The EU AI Act presents an opportunity for healthcare organisations to win back public trust in AI technologies. It paves the way for products of the highest standard to monitor our health, diagnose disease, learn about the causes of disease, develop new therapies, triage patients, and positively influence lifestyles.  

If your business is ready to take this opportunity, we’d love to help you launch AI-enabled solutions that garner respect, confidence, and investment opportunities.   

Interested in learning more about how to navigate the EU AI Act? Want to pick the brains of our AI healthcare experts? Below you can find the contact data to our authors and book a free consultation.

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The EU AI Act at a glance

On March 13th, 2024, the European Parliament passed the Artificial Intelligence Act, with 523 votes in favour, 46 against and 49 abstentions. Here are the basics:

This is the first ever attempt to enact a horizontal regulation for AI.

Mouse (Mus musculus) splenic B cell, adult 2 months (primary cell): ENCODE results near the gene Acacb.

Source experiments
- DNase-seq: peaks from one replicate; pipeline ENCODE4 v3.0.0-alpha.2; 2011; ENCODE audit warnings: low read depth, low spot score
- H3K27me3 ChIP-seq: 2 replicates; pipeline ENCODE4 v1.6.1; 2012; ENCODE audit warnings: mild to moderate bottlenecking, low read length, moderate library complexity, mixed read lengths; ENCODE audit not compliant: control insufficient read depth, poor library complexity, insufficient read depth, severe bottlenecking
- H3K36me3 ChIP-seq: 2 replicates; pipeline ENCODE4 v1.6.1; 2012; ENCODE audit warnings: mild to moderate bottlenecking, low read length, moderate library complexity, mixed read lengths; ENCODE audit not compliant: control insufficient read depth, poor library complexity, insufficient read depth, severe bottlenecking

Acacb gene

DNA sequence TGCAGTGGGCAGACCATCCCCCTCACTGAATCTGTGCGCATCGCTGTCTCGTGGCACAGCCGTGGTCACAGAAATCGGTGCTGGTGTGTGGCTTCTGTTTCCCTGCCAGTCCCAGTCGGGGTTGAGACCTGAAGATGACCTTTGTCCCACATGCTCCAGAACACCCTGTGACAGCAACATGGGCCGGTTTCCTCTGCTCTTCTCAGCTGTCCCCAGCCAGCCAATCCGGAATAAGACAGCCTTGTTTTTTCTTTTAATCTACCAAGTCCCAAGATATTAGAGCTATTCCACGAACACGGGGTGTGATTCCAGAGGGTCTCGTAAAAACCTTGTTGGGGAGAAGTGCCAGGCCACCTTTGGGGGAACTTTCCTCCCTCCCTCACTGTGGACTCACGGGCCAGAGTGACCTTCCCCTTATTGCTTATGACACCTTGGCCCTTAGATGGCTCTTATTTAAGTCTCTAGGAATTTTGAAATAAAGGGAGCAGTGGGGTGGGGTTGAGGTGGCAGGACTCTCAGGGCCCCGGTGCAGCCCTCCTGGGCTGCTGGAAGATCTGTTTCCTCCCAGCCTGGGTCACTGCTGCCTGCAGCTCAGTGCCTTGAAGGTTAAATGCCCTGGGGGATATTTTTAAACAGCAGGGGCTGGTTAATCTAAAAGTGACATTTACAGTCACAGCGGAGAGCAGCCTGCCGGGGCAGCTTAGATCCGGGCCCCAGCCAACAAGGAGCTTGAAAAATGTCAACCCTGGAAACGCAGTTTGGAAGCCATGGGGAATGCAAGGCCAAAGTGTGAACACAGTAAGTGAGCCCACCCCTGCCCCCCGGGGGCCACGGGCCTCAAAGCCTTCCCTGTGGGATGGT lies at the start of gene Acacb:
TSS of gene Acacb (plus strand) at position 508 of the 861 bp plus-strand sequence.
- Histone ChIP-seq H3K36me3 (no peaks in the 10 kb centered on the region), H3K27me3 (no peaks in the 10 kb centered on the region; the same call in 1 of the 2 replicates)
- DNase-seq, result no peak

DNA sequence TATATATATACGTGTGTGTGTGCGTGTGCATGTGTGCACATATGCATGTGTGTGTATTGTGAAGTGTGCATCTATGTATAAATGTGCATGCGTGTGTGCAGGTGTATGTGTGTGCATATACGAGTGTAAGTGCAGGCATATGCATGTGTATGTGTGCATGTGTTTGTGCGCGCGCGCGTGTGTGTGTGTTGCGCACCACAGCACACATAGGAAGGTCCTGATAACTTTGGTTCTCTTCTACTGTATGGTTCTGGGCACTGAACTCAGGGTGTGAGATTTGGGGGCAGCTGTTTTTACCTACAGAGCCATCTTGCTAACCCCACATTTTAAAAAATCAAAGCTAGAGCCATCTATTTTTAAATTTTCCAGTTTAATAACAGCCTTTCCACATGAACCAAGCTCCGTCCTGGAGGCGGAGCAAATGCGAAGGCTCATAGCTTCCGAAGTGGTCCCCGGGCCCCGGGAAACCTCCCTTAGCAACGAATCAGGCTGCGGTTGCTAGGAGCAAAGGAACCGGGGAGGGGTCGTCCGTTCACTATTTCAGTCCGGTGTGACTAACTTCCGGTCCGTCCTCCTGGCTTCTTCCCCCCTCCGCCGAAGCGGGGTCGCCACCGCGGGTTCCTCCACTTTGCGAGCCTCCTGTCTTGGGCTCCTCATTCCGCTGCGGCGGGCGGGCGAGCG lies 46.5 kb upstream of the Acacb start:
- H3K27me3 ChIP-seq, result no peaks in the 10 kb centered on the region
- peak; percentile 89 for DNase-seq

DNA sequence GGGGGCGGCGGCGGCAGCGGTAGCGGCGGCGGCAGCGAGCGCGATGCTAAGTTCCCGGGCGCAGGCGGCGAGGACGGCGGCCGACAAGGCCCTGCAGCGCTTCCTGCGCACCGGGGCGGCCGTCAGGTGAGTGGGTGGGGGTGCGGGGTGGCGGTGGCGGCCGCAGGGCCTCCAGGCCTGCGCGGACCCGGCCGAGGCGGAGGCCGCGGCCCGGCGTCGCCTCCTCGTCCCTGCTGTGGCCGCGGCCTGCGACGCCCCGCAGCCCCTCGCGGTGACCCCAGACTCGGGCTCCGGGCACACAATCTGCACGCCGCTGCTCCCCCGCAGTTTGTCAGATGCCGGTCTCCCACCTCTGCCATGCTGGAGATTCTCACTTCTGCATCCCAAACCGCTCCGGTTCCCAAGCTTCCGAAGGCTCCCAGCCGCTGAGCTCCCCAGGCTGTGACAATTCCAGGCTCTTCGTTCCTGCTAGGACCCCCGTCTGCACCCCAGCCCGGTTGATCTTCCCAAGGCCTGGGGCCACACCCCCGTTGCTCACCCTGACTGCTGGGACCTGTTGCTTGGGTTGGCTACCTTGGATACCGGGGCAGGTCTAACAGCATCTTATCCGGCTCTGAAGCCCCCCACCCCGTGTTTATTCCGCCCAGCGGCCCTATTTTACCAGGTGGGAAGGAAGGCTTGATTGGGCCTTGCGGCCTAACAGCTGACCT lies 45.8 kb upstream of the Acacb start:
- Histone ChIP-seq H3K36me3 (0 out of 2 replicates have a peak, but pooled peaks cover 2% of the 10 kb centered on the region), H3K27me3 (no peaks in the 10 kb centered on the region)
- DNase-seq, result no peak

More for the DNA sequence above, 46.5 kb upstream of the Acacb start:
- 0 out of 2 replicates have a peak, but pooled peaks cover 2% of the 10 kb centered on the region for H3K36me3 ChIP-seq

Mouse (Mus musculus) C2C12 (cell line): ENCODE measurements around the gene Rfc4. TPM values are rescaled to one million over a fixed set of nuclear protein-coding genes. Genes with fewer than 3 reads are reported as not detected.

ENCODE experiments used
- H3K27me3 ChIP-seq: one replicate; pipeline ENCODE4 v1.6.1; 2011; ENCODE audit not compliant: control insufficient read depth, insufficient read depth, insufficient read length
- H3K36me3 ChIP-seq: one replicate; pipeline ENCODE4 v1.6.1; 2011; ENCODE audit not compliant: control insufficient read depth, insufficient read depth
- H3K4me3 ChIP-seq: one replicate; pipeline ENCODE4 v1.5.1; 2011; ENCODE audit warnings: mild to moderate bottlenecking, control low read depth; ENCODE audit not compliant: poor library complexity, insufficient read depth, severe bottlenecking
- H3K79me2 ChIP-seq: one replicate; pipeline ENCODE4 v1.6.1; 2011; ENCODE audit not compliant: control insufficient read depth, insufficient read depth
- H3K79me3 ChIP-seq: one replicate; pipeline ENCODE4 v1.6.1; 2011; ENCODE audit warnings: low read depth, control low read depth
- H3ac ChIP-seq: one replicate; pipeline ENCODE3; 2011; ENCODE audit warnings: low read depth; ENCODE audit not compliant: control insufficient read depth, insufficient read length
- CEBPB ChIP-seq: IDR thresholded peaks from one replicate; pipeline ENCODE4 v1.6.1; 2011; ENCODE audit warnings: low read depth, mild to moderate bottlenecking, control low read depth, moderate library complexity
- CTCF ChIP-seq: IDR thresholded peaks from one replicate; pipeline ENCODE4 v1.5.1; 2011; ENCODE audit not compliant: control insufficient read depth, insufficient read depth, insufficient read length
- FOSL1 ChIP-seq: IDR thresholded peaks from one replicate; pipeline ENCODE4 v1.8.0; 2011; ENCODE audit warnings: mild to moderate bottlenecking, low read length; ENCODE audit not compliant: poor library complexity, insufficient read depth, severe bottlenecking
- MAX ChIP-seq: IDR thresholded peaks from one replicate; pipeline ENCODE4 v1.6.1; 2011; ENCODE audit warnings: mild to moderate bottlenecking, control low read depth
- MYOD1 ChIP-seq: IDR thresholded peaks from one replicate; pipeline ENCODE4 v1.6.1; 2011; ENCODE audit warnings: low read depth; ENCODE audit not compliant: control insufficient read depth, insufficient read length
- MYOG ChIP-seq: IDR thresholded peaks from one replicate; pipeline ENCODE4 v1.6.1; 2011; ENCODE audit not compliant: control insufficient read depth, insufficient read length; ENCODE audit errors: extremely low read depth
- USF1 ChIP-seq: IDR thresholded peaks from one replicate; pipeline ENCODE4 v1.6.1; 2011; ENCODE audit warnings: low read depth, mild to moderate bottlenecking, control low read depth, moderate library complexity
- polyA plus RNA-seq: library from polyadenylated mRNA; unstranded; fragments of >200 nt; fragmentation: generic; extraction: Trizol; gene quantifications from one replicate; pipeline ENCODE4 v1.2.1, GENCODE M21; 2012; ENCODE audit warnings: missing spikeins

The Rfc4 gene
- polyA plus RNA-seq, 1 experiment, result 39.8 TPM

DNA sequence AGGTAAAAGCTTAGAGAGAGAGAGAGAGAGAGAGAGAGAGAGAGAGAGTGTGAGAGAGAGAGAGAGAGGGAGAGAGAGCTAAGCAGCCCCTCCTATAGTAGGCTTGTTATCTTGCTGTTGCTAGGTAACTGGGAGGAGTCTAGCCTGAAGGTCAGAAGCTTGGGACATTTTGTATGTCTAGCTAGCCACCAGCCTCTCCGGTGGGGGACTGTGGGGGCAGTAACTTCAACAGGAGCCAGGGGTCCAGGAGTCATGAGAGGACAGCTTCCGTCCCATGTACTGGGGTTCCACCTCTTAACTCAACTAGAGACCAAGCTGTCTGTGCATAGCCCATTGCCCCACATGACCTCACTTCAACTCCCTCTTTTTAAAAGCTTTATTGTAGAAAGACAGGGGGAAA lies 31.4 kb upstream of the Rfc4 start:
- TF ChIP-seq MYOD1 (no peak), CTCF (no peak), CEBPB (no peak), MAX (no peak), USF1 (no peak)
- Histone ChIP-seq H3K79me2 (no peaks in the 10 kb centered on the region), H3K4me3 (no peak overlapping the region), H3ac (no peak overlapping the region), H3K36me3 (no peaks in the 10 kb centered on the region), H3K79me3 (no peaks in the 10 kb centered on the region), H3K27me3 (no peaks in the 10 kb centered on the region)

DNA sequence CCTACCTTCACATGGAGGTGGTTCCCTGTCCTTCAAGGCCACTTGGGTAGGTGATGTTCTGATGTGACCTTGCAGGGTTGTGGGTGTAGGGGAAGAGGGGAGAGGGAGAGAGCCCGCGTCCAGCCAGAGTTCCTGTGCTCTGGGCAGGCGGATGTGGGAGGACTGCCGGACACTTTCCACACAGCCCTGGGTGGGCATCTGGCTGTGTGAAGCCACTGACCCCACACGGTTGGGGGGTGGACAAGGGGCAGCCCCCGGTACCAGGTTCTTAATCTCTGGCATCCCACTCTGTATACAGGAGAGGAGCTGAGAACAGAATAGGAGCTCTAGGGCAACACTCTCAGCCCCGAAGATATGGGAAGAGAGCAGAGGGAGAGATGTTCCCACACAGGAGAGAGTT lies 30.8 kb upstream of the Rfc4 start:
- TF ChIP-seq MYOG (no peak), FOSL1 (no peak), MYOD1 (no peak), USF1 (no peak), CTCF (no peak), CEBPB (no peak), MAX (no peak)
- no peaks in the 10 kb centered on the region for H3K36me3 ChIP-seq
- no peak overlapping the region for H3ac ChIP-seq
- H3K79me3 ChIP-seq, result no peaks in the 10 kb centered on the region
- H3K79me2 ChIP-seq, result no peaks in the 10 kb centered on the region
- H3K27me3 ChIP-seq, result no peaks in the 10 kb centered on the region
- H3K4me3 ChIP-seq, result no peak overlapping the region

It’ll affect all providers placing AI systems on the EU market, putting AI systems into service in the EU, or relying on outputs that’ll be used in the EU, regardless of whether those providers are established within or outside the EU themselves.

AI systems in consumer-facing products will be classified according to how much risk they pose to users.

AI systems presenting 'unacceptable' risks will be prohibited. ‘High-risk' AI systems will be authorised, but subject to a set of requirements and obligations to gain access to the EU market. AI systems presenting 'limited risk' will be subject to very light transparency obligations.

Organisations will have two years to 'adjust' to the new regulation, after which time non-compliance will result in heavy fines, and the right to recall the AI system.
Contact person for Switzerland

Dr. Lisa Falco

Lead Data Consultant

Lisa Falco is passionate about the positive impact that AI and machine learning can bring to society. She has more than 15 years of industry experience working in medical applications of data science and has helped bringing several AI driven MedTech products to market. Lisa has a PhD from EPFL, Switzerland, in Biomedical Image Analysis and an MSc in Engineering Physics from Chalmers, Sweden.